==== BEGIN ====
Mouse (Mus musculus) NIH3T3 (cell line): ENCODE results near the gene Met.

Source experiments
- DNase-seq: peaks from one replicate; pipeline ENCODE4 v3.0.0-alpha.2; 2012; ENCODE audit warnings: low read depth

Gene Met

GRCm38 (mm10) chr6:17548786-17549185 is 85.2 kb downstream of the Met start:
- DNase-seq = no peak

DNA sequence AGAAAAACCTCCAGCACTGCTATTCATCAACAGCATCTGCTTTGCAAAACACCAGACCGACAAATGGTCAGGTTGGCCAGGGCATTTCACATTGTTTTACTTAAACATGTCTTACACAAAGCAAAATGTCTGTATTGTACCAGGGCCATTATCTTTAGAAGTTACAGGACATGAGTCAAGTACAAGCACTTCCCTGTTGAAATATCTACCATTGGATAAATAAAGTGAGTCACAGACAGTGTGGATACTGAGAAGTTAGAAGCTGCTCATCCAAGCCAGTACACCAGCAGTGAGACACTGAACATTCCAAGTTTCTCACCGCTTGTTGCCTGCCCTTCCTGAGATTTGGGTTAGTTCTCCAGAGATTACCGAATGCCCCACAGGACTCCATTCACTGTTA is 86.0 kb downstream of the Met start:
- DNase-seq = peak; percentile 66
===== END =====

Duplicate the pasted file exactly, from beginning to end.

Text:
Mouse (Mus musculus) NIH3T3 (cell line): ENCODE results near the gene Met.

Source experiments
- DNase-seq: peaks from one replicate; pipeline ENCODE4 v3.0.0-alpha.2; 2012; ENCODE audit warnings: low read depth

Gene Met

GRCm38 (mm10) chr6:17548786-17549185 is 85.2 kb downstream of the Met start:
- DNase-seq = no peak

DNA sequence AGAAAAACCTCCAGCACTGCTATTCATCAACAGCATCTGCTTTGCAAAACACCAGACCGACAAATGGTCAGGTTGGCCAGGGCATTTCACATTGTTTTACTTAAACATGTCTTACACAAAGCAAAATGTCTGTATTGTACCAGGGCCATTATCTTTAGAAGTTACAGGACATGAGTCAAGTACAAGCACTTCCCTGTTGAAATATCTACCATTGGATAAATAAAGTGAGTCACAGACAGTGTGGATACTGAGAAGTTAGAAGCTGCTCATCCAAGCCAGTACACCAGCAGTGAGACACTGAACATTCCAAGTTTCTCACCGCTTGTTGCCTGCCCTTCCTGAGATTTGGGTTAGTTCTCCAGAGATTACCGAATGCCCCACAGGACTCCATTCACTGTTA is 86.0 kb downstream of the Met start:
- DNase-seq = peak; percentile 66